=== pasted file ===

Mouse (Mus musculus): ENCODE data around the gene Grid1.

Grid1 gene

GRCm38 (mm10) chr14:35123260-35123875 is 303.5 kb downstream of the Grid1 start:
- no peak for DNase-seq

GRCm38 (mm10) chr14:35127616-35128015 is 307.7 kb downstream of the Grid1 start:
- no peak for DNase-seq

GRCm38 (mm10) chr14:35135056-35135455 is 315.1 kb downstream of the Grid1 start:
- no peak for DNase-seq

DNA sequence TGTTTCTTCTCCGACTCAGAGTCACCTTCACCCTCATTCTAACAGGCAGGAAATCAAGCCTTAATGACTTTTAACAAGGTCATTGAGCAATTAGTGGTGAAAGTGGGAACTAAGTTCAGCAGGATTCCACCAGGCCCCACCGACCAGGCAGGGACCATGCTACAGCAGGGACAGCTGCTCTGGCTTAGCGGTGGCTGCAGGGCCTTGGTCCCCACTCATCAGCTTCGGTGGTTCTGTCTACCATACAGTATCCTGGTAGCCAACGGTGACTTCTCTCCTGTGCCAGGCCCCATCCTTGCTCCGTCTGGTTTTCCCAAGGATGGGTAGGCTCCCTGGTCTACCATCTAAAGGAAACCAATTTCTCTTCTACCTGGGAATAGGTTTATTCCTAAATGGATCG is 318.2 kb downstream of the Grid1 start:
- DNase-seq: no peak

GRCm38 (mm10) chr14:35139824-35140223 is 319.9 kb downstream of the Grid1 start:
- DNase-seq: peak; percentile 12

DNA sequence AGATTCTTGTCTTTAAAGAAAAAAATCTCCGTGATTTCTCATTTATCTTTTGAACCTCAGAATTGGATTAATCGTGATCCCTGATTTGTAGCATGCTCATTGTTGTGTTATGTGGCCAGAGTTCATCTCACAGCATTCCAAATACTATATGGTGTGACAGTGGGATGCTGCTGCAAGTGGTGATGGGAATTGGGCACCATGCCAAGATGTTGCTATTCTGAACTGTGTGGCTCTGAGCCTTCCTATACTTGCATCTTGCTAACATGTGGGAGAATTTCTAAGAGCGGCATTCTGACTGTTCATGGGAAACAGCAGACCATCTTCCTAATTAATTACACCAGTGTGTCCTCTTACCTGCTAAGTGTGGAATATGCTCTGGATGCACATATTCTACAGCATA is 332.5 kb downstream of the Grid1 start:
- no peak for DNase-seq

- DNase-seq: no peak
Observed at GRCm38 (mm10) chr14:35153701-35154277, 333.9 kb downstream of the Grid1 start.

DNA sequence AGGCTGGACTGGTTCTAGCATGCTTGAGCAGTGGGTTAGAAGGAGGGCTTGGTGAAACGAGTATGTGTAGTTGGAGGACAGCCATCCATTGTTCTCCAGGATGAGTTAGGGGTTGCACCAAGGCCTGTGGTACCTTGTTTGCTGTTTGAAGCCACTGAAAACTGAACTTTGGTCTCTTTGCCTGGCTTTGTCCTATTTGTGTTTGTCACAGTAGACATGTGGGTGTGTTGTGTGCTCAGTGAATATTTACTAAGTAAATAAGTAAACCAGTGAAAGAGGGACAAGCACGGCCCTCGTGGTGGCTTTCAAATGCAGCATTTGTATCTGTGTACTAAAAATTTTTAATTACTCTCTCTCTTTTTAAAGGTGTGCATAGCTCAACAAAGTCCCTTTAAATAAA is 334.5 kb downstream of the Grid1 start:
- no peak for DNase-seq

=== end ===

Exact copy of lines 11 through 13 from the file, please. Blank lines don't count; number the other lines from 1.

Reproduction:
GRCm38 (mm10) chr14:35139824-35140223 is 319.9 kb downstream of the Grid1 start:
- DNase-seq: peak; percentile 12

DNA sequence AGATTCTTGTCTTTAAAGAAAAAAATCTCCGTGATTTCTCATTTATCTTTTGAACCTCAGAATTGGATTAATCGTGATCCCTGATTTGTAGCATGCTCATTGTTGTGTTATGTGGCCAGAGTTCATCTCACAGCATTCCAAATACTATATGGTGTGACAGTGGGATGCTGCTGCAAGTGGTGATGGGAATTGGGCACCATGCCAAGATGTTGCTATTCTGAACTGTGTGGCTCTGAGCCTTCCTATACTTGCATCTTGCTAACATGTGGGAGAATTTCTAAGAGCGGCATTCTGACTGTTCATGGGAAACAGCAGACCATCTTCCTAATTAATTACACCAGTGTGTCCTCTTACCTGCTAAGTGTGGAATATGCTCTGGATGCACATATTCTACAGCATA is 332.5 kb downstream of the Grid1 start: